Technically Incorrect offers a slightly twisted take on the tech that’s taken over our lives.
So when Uber hired Apple Music marketing executive Bozoma Saint John to be its first chief brand officer on Tuesday, some might have wondered why she would do it. (Shortly after they tried to dismiss a thought about the money, that is.)
Saint John gave a small clue in an interview with Business Insider. She said there was no such thing as the Uber brand. Instead: “It’s a magical product. People love to use it.”
This is wise. Uber CEO Travis Kalanick has managed to make (and earn)that would make many a self-aware CEO wince with shame. Relatively few, I suspect, in the outside world have paid that much attention. Or, at least, have cared enough.
If they had, Uber would have endured far greater ridership issues and Kalanick might (only might) be gone. As Saint-John rightly says, people love the product. The black-and-white, slightly evil starkness of the logo passes them by like a recalcitrant taxi driver.
They don’t care about the Uber brand, but goodness do they care about the convenience and price of what it offers.
What could get people emotionally involved with the brand? “Now it’s time to tell the human story,” Saint John told Variety. Which, of course, would be a challenging story to tell to, for example, the Uber driver whom Kalanick berated .
Saint John’s difficulty will lie in making many people care about an indispensable (to them) utility. It’s like getting people to suddenly care about PG&E or Facebook. Like the latter, Uber has gained utility status very quickly. It’s there because it’s supposed to be, right?
Where Airbnb has done a good — if occasionally unctuous — job of making its brand stand for bringing people together in as human a transaction as possible, Uber hasn’t bothered trying. It’s focused far more on mowing down local regulations in its path, getting the world’s taxi drivers mad as hell and strutting in what it believes is a manly manner. Which is all a human story, but not quite the one Saint John wants to tell.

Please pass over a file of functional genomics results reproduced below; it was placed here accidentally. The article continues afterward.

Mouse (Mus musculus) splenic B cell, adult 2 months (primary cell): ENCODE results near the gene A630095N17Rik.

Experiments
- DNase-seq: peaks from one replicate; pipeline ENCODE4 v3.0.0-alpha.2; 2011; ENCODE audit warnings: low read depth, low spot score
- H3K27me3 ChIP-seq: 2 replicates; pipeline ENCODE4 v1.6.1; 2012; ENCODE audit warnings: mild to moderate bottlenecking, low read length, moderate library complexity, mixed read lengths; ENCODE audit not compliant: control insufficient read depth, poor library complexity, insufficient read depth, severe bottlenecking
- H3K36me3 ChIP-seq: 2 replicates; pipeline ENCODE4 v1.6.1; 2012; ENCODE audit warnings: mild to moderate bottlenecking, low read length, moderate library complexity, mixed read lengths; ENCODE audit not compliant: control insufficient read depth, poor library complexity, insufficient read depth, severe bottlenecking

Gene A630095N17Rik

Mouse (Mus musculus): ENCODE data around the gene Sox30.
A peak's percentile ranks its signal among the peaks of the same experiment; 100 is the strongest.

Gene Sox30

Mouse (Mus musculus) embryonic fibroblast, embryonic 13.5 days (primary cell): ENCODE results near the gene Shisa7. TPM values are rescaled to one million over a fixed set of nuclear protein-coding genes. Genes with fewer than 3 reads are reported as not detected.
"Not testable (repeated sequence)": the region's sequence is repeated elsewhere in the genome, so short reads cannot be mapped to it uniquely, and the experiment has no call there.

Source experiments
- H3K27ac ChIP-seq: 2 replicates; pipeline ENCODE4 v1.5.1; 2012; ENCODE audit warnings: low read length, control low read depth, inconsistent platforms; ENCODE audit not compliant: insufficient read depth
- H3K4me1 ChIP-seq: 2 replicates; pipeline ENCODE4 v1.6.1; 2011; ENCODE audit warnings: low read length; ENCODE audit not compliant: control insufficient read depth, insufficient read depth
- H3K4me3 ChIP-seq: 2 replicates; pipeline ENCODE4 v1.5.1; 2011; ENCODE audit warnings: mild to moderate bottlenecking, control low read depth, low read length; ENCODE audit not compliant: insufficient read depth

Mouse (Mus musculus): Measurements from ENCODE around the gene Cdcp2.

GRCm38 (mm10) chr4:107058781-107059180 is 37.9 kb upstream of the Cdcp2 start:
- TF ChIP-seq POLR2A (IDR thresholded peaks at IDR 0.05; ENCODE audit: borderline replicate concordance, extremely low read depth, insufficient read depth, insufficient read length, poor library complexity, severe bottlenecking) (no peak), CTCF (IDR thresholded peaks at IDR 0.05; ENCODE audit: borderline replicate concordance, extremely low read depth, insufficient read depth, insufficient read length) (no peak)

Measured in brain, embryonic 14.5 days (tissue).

At Apple Music, Saint John wasn’t working with as blank a canvas as she has here. First of all, the brand was already called Apple Music, which brings with it extremely strong emotional associations. Moreover, she was working with a product that was very much a me-too to Spotify.
Apple Music madethat were brief moments of entertainment, rather than constituting any coherent whole. It acted as if people would want to come toward it because it was Apple. Yet, Spotify had already secured a lot of emotional commitment. Apple struggled to break that.
How, then, might she begin to tell Uber’s human tales? By creating communication that has the express intention of making people feel good. It sounds simple. It’s something Uber has actively ignored.
She might begin to tell stories of how Uber helped in human situations. She might even get stars to perform “Carpool Karaoke” with Uber drivers in ads. (Wait, Apple Music’s in that series, isn’t it?) More generally, she might try to use the star power with which she’s familiar to add a little friendly gloss to the stark and bark of the black-and-white.
Ultimately, if the men at Uber Central grow a human side (a very big if), Saint John — who is an extremely engaging character — can show them how to make people warm to the brand in every action the brand takes. From the look it projects to every interaction between brand and customer, public or private.
It’s the drivers who will need to be (excuse me) the vehicles for much of that feel-good nature. If they suddenly feel they work for a company that has — somewhere — a heart, they’re more likely to project that heart to customers. And customers will then feel a greater sense of belonging.
I feel sure it won’t be long before Uber will be sponsoring music festivals, as well as making other social gestures that will make at least a few people in tech mutter: “Wait, Uber’s doing that? That Uber?”
And, if Saint John gets her way, that Uber will start to become this other Uber, one you never imagined you’d like.
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